Midterm election spending nears a record $5 billion, and Democrats outpace Republicans, report finds
A surge in donations to Democrats has driven spending on the Nov. 6 election to nearly $5 billion across the nation, shattering the record for a congressional midterm, a nonpartisan research group reported Monday.
The report by the Center for Responsive Politics, which tracks campaign money, found that candidates and allied groups have spent $4.7 billion so far and will probably exceed $5.2 billion by the time the election season ends.
Democrats have far out-raised Republicans. In House contests, Democratic candidates have collected more than $951 million, while their Republican opponents have raised $637 million. In Senate races, Democrats have raised $513 million and Republicans $361 million.
“Whether you’re looking at donations from women, large donors, small donors, dark-money groups, parties or unions, the Democrats are seeing incredible success in fundraising this cycle,” said Sarah Bryner, the center’s research director.
“Whether that money will translate into success on Nov. 6 is an open question, given that money — while essential — is by no means the only factor governing electoral outcomes,” she said.
The previous record for midterm election spending, set four years ago, was $3.8 billion. Adjusted for inflation, that would be $4.1 billion.
Much of the spending is not by the candidates but by super PACs and other outside groups.
In California, where at least half a dozen seats now held by Republicans are in play for Democrats, independent spending on House races has hit $74 million, the nonpartisan California Target Book election guide reported Monday.
The outside groups are not allowed to coordinate with the candidates’ campaigns, but their spending can influence the election.
The race drawing the most outside money — more than $16 million — is the one between Republican Rep. Steve Knight of Palmdale and his Democratic challenger, Katie Hill, in the 25th Congressional District, based in northern Los Angeles County.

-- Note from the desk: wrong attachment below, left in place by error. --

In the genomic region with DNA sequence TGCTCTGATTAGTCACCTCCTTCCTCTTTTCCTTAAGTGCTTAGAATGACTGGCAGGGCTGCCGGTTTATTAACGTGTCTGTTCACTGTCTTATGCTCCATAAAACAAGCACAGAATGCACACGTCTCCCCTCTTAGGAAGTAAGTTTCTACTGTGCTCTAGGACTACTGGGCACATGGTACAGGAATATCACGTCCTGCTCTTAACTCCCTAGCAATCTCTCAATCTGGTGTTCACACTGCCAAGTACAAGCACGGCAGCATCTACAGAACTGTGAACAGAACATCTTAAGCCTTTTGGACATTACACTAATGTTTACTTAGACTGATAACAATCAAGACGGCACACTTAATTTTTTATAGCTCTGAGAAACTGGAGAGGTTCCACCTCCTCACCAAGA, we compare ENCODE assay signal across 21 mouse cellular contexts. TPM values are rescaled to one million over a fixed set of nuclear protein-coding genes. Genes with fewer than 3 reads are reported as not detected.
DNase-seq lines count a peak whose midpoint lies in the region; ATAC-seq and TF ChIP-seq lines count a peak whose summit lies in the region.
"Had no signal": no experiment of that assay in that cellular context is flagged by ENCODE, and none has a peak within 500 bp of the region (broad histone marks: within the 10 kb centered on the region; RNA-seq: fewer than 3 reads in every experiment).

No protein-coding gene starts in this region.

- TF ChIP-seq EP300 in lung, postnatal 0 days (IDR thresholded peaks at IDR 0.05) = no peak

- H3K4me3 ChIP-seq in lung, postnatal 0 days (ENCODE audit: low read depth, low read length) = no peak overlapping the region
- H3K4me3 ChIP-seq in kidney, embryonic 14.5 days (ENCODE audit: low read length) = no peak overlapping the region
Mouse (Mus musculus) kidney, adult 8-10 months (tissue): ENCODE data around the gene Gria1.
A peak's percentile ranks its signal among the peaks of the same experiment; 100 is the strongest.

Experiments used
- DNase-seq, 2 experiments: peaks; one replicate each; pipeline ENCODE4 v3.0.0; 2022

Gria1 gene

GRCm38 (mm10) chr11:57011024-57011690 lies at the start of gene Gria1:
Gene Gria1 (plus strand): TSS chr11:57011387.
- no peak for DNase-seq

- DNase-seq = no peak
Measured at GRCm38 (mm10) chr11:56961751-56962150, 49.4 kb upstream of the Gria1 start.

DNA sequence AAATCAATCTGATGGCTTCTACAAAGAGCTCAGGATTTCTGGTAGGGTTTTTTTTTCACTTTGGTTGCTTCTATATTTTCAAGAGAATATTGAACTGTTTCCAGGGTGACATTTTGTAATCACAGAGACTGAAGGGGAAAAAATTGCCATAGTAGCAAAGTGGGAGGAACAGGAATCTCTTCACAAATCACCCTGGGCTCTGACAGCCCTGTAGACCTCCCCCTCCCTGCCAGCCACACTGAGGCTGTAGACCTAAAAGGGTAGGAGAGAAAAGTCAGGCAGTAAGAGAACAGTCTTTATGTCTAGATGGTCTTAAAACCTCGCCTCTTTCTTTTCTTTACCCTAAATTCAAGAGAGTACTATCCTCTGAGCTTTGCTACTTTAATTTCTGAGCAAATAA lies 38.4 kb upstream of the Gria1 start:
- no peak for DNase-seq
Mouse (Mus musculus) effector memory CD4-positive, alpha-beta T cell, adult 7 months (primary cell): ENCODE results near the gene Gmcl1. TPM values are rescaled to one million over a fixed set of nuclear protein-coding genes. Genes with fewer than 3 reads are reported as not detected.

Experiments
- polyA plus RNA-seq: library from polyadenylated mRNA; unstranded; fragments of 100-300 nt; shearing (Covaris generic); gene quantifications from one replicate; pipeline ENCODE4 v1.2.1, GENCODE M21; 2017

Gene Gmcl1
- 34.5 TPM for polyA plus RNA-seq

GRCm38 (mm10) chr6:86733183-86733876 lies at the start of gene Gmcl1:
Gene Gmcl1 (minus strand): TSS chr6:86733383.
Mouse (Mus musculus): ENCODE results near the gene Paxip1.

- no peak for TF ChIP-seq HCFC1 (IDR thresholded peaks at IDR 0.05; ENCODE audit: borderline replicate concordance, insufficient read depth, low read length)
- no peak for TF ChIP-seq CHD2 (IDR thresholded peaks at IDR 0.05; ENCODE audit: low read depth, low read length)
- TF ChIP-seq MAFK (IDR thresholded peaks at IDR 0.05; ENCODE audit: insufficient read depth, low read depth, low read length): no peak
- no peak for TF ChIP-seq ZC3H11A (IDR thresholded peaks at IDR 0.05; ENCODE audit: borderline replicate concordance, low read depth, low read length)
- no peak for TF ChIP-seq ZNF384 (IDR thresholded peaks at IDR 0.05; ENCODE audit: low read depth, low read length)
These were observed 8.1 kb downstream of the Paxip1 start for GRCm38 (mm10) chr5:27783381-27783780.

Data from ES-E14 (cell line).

The independent spending, tilted strongly in Hill’s favor, includes $4.5 million in ads now being run on her behalf by Independence USA, the super PAC of former New York Mayor Michael R. Bloomberg.
The main group helping Knight is the Congressional Leadership Fund, a Republican super PAC closely aligned with House Speaker Paul D. Ryan (R-Wis.). The fund and other GOP groups have spent $5.6 million on Knight’s campaign, according to the Target Book.
Another Republican, Rep. Dana Rohrabacher, is getting hammered by attack ads run by Bloomberg, the League of Conservation Voters and others. All told, outside groups backing his Democratic rival Harley Rouda in the 48th Congressional District in coastal Orange County have outspent the ones backing Rohrabacher $10.4 million to $3.7 million, the Target Book found.
Rohrabacher is the only endangered GOP incumbent in the L.A. media market that outside groups have declined to support with expensive advertising on the local broadcast stations affiliated with ABC, CBS, NBC and Fox. Instead, they are helping him with cheaper ads on cable channels with smaller audiences.
The other California contests drawing big money are the races between GOP Rep. Mimi Walters and Democratic rival Katie Porter in the Irvine area; GOP Rep. Jeff Denham and Democratic opponent Josh Harder in the San Joaquin Valley; Republican Young Kim and Democrat Gil Cisneros in the Fullerton area; and Republican Diane Harkey and Democrat Mike Levin in a coastal district straddling San Diego and Orange counties.
In a sign that national GOP leaders have given up on holding the congressional seat of retiring Rep. Darrell Issa of Vista, outside groups have spent nothing to support Harkey’s candidacy, but more than $4 million to back Levin, the Target Book reported.
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